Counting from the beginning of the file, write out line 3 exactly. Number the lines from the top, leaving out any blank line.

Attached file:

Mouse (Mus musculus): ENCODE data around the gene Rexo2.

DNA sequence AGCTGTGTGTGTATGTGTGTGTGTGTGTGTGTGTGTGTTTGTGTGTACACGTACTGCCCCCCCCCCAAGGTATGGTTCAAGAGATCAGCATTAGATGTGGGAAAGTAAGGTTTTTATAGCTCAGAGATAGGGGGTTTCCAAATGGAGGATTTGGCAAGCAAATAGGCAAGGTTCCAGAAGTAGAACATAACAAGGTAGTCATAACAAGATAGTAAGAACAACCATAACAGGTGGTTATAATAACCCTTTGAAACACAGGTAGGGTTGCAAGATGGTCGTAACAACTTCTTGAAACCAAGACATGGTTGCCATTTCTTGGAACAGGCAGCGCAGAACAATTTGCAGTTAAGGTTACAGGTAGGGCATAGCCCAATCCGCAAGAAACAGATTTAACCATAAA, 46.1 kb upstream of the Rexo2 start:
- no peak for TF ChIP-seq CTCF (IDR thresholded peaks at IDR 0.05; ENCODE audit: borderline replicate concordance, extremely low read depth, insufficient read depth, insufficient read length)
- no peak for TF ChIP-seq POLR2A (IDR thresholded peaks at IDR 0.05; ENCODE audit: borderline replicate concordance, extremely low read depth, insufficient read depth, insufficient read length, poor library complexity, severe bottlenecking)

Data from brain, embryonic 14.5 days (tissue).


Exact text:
- no peak for TF ChIP-seq CTCF (IDR thresholded peaks at IDR 0.05; ENCODE audit: borderline replicate concordance, extremely low read depth, insufficient read depth, insufficient read length)